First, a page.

As children return to school after a two-week break, parents and carers are being reminded of the importance of sleep for a young mind.
According to a new study by the University of South Australia, while staying up late is often a treat for kids, making it a habit could be damaging their health and wellbeing and, ultimately, their future prospects.
The 12-month study, which identified four primary sleep profiles, showed good sleep patterns were imperative for both child and adult.
More than 2,500 adult and child participants were classified into four groups: short sleepers, late to bed, long sleepers, and overall good sleepers.
Findings showed those regularly going to bed late were in the lowest socioeconomic position and had the least favourable diet and activity behaviours, giving them a definite disadvantage when it came to learning.
Love Parenting Newcastle’s Mel Burgess said, while a late night began as fun, the affects on children and parents were draining.
“I am constantly amazed at how an up-till-late sleepover will always transform either of my usually quite delightful kids into cranky, dobby, sassy, talk-backy versions of their former selves.
“For the next 24 hours, it’s like they aren’t even ‘them’.
After years of working as a parenting coach and being a mother herself, Mel says there are simple ways to help the return to normal bedtime a bit easier.
“Helping them see that they are increasingly responsible for managing their own sugar intake and sleep when they are in that setting, and then their ‘vibe’ upon coming home, has been such hard work,” she said.
“I’ve learnt that a post-sleepover nature-fix can work wonders.
“It is a long old day when they come back that stretched.
“I can’t imagine how exhausted I would be as a parent if their regular bedtimes were later and I had to help them manage through while tired and stretched on a daily basis.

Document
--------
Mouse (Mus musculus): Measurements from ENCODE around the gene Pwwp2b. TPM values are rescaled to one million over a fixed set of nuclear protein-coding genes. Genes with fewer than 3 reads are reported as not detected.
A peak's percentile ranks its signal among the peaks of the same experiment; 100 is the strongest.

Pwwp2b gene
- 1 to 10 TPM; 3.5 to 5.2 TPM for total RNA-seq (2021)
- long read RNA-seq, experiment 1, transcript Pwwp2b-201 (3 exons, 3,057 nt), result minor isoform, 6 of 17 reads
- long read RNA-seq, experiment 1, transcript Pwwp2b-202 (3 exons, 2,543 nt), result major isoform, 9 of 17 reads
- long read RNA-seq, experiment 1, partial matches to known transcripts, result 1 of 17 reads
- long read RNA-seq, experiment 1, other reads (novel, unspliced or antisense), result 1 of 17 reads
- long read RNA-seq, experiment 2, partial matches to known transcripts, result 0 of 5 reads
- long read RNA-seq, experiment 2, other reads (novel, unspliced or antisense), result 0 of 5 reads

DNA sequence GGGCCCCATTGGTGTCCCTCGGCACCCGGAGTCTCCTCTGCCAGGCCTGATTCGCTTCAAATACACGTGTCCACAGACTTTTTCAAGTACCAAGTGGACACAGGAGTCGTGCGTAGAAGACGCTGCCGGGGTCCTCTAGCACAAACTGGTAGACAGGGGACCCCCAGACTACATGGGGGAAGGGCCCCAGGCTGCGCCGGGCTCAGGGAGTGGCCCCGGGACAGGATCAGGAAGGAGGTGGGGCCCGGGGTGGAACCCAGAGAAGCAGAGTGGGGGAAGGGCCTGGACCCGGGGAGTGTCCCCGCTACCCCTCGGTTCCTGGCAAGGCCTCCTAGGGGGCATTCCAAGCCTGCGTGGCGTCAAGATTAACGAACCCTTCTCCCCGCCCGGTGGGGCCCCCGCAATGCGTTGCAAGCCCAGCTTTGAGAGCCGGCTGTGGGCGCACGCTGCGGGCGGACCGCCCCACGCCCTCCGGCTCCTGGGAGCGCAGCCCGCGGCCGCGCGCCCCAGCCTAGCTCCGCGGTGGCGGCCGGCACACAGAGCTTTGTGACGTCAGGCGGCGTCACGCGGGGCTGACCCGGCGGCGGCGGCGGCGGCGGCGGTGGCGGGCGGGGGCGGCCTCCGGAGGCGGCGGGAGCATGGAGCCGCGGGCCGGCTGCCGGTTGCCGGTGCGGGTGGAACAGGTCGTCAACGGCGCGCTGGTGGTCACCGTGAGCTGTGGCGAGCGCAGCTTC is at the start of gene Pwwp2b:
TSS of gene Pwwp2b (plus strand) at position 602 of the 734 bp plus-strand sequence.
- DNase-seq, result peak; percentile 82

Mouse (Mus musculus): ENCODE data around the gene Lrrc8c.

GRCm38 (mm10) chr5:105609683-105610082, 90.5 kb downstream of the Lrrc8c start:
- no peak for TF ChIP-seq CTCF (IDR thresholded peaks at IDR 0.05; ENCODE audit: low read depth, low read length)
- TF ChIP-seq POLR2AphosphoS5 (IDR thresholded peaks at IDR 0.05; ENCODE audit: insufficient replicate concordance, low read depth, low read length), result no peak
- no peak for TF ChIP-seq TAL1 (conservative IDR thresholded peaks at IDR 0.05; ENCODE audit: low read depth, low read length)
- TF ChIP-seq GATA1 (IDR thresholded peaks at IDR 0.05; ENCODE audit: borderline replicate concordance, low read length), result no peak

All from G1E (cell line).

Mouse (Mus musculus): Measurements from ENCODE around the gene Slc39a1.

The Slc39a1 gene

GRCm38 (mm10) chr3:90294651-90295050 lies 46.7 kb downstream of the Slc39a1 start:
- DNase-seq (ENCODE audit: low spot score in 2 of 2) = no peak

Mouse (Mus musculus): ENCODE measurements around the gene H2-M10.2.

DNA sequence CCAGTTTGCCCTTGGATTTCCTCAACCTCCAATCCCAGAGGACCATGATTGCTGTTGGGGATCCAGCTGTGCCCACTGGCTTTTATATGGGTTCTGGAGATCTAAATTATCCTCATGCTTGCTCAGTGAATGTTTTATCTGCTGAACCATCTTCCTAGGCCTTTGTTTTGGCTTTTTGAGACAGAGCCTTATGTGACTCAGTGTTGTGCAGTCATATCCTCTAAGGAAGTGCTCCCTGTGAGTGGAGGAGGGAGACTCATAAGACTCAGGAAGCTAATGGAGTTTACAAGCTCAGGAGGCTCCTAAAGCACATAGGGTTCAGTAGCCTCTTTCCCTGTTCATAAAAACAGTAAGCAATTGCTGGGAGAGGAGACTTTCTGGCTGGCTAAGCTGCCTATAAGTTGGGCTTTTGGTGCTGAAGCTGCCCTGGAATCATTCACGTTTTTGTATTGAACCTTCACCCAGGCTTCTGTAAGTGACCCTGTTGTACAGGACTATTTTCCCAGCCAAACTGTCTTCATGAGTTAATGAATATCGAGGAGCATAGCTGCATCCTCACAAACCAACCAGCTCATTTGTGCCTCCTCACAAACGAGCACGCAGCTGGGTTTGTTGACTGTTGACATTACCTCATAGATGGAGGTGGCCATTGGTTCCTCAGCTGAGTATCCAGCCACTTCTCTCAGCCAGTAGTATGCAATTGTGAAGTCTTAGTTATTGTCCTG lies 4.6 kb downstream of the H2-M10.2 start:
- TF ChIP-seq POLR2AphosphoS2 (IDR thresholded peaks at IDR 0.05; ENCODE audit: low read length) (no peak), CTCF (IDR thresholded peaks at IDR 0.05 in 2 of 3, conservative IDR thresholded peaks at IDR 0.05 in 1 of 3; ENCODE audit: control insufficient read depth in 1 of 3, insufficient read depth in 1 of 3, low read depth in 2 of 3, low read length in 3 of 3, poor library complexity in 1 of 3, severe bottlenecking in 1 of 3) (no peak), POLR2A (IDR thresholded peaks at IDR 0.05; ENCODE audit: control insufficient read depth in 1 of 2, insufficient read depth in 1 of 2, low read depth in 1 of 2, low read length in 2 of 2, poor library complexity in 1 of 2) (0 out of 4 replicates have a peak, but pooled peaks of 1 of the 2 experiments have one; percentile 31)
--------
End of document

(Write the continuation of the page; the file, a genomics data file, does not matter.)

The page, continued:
“[It’s like] throwing a heap of your energy into dealing out some in-the-moment consequences that might pay better dividends put into supporting them to get to bed earlier?
“If they have been tired for a long time who might you even find in there under all that fatigued stretched-ness that you can get to know more and enjoy more?”
University of South Australia lead researcher Lisa Matricciani says her research shows the importance of a good night’s sleep.
“We all appreciate the importance of a good night’s sleep, but too much or too little, going to bed late or having irregular sleep schedules can be a cause for concern,” she says.
“The key finding is that adults and children who regularly go to bed late are more likely to have an unbalanced diet comprising fewer fruits and vegetables and more junk foods, such as chips and sugary drinks.
“Additionally, this group is also more likely to be less active, with children engaging in higher amounts of screen-time and far less physical exercise.
“Notably, people in the Late to bed cluster also came from the lowest socioeconomic demographic.”